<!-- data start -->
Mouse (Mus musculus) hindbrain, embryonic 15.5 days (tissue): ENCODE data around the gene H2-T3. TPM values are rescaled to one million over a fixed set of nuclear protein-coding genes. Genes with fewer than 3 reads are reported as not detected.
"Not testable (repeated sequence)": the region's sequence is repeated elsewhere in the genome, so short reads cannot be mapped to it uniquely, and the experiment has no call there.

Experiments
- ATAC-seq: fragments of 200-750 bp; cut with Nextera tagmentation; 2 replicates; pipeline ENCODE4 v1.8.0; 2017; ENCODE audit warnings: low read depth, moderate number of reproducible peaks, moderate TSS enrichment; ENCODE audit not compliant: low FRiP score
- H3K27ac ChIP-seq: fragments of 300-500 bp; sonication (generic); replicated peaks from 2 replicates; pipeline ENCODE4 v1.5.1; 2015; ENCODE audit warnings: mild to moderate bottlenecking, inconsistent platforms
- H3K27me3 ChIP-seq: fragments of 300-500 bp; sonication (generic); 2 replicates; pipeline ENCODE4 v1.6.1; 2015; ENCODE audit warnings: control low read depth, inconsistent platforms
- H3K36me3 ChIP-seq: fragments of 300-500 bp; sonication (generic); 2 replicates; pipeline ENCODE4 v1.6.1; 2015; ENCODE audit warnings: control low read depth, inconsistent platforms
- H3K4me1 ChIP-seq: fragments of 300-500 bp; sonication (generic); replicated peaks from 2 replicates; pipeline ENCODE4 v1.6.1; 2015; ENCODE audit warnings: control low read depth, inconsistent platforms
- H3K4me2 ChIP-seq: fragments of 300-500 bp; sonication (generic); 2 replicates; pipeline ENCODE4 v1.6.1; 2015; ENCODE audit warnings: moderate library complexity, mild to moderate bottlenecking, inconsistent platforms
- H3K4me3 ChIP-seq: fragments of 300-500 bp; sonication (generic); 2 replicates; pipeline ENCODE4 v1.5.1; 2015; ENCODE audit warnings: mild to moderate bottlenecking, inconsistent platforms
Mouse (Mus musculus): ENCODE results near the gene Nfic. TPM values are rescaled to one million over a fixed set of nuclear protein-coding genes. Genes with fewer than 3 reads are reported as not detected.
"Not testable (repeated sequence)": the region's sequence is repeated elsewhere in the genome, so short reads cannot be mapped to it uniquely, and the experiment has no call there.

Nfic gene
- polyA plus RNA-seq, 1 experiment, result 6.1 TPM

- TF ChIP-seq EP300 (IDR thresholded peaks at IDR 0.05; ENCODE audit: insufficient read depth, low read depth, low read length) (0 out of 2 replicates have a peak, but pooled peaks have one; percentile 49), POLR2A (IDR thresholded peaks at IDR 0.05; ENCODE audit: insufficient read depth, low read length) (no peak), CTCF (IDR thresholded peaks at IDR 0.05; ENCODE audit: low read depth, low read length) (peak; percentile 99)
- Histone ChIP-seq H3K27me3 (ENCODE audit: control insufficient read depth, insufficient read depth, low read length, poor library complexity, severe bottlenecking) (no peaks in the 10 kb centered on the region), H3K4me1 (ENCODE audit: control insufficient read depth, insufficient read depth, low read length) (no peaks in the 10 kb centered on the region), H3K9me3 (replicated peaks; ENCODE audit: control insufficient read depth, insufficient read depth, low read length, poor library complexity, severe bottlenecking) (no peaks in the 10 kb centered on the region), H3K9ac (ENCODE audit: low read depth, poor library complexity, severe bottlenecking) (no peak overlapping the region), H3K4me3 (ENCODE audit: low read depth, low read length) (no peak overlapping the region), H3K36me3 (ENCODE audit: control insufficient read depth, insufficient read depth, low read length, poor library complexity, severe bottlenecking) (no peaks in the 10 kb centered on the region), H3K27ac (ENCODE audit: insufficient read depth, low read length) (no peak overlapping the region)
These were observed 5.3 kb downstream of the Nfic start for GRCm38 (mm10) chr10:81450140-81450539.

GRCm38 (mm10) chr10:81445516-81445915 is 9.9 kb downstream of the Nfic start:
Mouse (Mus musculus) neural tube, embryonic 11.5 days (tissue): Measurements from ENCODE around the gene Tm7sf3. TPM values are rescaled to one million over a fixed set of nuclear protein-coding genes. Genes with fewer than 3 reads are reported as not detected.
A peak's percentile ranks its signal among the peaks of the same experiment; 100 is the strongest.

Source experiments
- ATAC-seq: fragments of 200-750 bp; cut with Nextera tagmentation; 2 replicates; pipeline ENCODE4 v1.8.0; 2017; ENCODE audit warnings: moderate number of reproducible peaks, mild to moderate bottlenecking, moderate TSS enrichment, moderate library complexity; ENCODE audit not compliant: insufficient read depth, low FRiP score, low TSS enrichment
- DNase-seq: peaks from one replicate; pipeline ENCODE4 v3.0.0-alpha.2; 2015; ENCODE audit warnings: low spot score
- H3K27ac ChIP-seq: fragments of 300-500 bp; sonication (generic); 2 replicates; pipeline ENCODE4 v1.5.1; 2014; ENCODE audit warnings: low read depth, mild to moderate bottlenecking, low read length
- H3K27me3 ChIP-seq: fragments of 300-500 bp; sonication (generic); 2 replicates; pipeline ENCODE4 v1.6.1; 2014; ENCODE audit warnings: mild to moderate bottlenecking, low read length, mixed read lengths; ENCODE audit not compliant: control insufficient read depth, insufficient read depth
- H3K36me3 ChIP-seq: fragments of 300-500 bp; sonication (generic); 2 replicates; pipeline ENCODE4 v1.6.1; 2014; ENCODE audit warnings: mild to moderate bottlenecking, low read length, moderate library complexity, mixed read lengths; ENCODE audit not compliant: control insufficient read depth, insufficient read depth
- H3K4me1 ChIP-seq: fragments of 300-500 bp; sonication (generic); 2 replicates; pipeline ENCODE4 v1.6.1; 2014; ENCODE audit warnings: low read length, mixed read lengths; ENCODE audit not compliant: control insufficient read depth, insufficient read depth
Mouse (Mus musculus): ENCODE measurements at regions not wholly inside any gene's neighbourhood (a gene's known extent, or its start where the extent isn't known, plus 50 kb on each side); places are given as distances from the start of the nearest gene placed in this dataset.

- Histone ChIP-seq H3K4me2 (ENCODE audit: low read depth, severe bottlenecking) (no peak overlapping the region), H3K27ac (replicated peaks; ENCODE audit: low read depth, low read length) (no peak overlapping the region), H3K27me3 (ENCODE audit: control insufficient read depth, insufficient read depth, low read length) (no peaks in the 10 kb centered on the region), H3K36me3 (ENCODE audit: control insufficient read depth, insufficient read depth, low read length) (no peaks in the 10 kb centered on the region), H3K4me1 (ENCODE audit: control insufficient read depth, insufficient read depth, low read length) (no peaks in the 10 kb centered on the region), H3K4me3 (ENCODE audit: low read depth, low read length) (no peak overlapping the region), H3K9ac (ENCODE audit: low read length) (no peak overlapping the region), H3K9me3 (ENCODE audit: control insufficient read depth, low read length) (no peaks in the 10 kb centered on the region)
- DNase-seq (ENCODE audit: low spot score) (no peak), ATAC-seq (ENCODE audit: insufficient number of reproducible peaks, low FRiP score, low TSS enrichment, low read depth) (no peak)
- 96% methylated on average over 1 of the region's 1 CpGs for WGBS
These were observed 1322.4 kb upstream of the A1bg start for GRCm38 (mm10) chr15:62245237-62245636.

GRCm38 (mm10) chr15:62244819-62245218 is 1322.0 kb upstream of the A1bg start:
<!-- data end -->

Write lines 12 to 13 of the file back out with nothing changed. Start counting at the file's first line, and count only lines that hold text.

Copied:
"Not testable (repeated sequence)": the region's sequence is repeated elsewhere in the genome, so short reads cannot be mapped to it uniquely, and the experiment has no call there.

Nfic gene